> and, in fact, can go so far as to say everytime my program
> was acting strangely, I was able to trace it to the code I
> or someone near me wrote.
There was that famous memo that was leaked recently in which
a Solaris team member highlighted number of important bugs in the
Solaris JVM which had been closed with a "will not fix" message
and the general bad performance of Java on Solaris.
I haven't encountered a ton of bugs on Solaris, but, ime,
the Solaris JVM and JDK are flakier than on Windows or Linux.
I've never had Java code actually get javac to crash on
windows or linux and it's happened to me a few times on
Solaris. And, ime, most Java server apps take up a lot
more RAM when run on Solaris.
I don't know if it's true, but the memo suggested that
the JVM group has never made Solaris a priority (which
would make sense as it's the one platform on which they
have no competition as theirs is the only major JVM
which supports it. Whenever JVM comparisons are done,
it's always on Windows or Linux).
The geographical center of Boston is in Roxbury. Due north of the
center we find the South End. This is not to be confused with South
Boston which lies directly east from the South End. North of the South
End is East Boston and southwest of East Boston is the North End.
Drew Volpe, mylastname at hcs o harvard o edu
Drew Volpe wrote:
> Of course a large, expensive Sun box will outperform a
> workstation, but did you try a server running linux with
> a good storage solution ?
No, because I have 2 large, expensive Sun boxes to develop
on, and 3 Sun E10k boxes to deploy on (8 domains each, maxed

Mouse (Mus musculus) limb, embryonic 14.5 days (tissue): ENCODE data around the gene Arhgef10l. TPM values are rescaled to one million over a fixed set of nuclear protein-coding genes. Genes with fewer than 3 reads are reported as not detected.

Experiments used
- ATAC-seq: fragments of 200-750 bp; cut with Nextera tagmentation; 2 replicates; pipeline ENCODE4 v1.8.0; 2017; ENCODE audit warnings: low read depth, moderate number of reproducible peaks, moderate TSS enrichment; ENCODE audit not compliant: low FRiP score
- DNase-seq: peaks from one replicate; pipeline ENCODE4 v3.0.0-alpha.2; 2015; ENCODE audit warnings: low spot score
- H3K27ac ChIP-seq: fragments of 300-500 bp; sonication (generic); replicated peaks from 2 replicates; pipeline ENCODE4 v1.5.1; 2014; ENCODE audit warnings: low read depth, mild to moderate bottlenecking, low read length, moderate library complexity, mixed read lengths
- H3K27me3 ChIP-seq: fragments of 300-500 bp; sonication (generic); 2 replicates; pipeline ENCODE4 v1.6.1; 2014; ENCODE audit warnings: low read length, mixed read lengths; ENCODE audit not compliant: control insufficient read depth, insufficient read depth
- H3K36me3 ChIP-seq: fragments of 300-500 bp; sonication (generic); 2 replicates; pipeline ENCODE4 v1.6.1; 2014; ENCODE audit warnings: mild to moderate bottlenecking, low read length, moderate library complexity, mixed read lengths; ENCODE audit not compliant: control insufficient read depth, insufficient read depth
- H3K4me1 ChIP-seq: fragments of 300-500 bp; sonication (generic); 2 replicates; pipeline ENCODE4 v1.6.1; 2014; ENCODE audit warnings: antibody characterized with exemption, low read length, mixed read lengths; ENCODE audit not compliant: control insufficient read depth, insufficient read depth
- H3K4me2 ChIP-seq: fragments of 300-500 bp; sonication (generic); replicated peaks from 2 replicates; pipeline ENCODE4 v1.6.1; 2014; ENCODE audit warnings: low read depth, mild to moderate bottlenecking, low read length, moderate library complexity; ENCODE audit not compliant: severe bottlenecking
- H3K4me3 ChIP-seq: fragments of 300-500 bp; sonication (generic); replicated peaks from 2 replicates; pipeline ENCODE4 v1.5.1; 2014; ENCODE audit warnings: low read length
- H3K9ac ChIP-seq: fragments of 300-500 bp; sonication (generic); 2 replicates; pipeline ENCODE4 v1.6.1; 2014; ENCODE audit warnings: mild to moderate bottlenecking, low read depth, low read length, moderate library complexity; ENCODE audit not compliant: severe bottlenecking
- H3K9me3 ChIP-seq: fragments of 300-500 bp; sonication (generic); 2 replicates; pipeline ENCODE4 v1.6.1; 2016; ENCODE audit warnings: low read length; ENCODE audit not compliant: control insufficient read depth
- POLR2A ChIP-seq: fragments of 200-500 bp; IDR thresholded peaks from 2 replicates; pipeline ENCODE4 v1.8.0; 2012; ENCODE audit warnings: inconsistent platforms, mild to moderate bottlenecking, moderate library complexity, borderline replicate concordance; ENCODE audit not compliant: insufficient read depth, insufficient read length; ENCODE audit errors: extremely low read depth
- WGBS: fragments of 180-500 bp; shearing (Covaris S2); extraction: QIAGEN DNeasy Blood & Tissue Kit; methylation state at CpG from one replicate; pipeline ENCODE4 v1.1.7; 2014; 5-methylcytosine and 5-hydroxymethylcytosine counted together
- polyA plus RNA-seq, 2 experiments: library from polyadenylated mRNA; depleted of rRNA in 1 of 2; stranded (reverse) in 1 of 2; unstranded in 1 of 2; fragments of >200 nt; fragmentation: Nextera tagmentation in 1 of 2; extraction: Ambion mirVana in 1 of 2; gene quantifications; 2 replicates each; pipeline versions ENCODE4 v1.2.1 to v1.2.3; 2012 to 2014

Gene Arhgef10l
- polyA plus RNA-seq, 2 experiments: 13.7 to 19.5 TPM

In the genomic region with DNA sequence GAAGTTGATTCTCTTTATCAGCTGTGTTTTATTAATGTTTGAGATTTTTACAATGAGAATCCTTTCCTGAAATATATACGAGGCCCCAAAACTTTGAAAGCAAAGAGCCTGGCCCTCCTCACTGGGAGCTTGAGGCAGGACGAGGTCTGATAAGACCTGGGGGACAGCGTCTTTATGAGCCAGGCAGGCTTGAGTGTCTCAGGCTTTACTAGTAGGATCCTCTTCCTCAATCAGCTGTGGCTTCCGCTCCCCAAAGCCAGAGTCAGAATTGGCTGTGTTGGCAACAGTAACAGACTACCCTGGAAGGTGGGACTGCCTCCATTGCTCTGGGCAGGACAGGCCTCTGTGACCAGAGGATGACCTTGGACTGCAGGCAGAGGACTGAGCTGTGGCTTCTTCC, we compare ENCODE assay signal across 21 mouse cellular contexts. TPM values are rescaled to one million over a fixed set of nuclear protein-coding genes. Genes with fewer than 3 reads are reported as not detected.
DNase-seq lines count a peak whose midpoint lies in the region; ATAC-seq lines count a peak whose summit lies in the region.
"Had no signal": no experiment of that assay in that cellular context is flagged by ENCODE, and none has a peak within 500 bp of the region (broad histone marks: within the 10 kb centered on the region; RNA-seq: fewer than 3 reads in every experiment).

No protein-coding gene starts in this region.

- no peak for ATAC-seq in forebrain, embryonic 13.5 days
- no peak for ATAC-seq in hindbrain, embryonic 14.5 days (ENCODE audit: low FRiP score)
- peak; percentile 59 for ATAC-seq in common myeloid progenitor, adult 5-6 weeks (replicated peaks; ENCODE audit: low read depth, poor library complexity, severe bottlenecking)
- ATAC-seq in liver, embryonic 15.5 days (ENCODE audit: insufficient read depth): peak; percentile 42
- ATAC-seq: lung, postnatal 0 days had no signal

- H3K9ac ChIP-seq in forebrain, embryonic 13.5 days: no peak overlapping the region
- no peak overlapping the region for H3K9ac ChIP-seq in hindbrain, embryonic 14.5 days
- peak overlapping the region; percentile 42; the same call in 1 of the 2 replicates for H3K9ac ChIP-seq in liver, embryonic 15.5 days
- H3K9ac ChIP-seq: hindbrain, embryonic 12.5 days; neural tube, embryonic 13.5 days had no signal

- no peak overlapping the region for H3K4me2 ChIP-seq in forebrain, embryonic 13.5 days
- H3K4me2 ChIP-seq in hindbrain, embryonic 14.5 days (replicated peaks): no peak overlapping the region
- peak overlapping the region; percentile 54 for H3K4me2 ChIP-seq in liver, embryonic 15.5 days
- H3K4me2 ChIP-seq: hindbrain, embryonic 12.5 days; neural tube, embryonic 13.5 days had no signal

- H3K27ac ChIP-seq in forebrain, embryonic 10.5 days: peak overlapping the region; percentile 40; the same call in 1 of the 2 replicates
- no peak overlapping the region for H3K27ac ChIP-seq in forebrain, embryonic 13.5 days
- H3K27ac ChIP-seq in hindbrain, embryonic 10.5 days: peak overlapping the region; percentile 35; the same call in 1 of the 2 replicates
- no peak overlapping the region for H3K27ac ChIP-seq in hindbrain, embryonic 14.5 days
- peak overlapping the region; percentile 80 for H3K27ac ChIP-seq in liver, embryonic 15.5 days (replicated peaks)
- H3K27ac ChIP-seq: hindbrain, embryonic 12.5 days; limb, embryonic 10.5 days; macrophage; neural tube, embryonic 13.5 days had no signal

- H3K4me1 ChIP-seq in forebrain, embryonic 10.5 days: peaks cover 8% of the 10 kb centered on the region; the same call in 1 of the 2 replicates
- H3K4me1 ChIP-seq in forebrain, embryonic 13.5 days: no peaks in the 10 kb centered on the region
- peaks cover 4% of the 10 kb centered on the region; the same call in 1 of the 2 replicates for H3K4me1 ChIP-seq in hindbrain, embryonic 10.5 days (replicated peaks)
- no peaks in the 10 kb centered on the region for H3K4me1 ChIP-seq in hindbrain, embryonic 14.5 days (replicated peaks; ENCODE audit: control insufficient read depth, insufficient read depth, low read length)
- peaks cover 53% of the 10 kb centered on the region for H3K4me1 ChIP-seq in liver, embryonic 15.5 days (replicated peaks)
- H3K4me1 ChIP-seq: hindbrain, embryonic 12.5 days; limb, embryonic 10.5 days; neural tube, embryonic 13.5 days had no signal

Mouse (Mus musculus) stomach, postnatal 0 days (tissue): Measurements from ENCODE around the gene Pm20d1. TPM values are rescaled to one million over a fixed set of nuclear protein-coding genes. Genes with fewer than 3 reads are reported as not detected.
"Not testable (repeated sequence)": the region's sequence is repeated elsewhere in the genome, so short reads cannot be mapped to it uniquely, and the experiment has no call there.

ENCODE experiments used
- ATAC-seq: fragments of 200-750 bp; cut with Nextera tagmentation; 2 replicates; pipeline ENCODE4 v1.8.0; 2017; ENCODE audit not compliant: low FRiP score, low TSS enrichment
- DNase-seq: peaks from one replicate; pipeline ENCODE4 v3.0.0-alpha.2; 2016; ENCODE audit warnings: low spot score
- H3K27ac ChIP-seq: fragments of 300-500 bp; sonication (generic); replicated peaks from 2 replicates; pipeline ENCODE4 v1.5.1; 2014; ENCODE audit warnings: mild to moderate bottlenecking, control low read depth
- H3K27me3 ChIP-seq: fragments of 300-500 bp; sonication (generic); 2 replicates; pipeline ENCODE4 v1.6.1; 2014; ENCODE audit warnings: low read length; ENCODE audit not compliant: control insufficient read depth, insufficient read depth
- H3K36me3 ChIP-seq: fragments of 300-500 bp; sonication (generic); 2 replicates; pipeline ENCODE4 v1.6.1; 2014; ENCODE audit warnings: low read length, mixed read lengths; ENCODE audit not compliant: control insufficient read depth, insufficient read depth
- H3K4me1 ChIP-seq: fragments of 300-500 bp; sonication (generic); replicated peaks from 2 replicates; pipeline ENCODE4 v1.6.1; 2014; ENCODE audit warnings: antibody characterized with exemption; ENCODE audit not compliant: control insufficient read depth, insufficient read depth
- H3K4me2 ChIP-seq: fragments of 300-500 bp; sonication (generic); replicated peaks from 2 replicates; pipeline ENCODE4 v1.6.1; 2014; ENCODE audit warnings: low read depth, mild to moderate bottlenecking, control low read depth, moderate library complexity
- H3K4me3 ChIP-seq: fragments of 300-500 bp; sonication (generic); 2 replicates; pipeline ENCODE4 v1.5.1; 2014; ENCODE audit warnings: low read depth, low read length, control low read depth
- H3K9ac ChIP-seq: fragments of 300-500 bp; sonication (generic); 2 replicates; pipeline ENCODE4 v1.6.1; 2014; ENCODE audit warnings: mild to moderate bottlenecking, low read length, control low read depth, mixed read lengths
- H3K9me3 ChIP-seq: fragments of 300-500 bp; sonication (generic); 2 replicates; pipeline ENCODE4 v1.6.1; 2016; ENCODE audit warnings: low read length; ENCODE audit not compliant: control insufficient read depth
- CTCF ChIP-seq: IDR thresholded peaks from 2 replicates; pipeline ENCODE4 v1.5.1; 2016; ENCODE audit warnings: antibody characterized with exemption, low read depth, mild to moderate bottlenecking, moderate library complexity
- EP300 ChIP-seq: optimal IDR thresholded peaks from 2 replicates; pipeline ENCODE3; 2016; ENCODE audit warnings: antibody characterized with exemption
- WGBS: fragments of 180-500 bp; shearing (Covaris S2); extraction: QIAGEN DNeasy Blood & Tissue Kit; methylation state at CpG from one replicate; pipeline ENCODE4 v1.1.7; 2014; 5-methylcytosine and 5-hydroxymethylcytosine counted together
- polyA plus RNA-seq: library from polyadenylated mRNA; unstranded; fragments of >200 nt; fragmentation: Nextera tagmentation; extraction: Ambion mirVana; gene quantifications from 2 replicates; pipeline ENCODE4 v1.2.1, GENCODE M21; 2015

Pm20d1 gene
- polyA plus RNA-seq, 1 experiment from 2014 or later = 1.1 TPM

out). So why screw around with a bunch of little linux
servers, this other stuff's already bought and paid for, and
works great. But I do know a group who tried building their
enterprise class app to run distributed across about 20 PC
class boxes and it ran into so many problems, mostly with
network socket exhaustion and PC lockups that the project
was scrapped, and most of them lost their jobs, one even
died (probably not job related but ya never know.) I'm not
saying if the OS was Windows or linux, because I don't
remember, but trying to cluster all those boxes to work
together, and I'm using "cluster" loosely, turned out to be
mostly pain and very little gain.
On Thu, 21 Aug 2003 17:00:41 -0600, rkm <(E-Mail Removed)> wrote or
> So why screw around with a bunch of little linux
>servers, this other stuff's already bought and paid for,
Granted this is off topic, but what is it that Sun servers do that
gives them higher performance I/O?
I'd think even Linux boxes could have smart SCSI channels that deliver
bytes without cpu attention.
Surely even Linux would do elevator seeking and have multiple i/os
Roedy Green wrote:
> On Thu, 21 Aug 2003 17:00:41 -0600, rkm <(E-Mail Removed)> wrote or
> quoted :
>> So why screw around with a bunch of little linux
>>servers, this other stuff's already bought and paid for,
> Granted this is off topic, but what is it that Sun servers do that
> gives them higher performance I/O?
> I'd think even Linux boxes could have smart SCSI channels that deliver
> bytes without cpu attention.
> Surely even Linux would do elevator seeking and have multiple i/os
Two words: "fibre channel". Ever take a look at the guts of a Sun
Enterprise Server 5000/6000 series? Awesome!
While you can do a lot with Linux boxes (and IBM is doing some
absolutely fantastic stuff with Linux on the zSeries), most of
the x86-based hardware can't come anywhere close to the band-
width available to "mainframe-class" machines.
That's not a condemnation, merely an opinion based on practical
Let's face it: even a 2.4GHz server might have problems keeping
up with an IBM 3800 printer.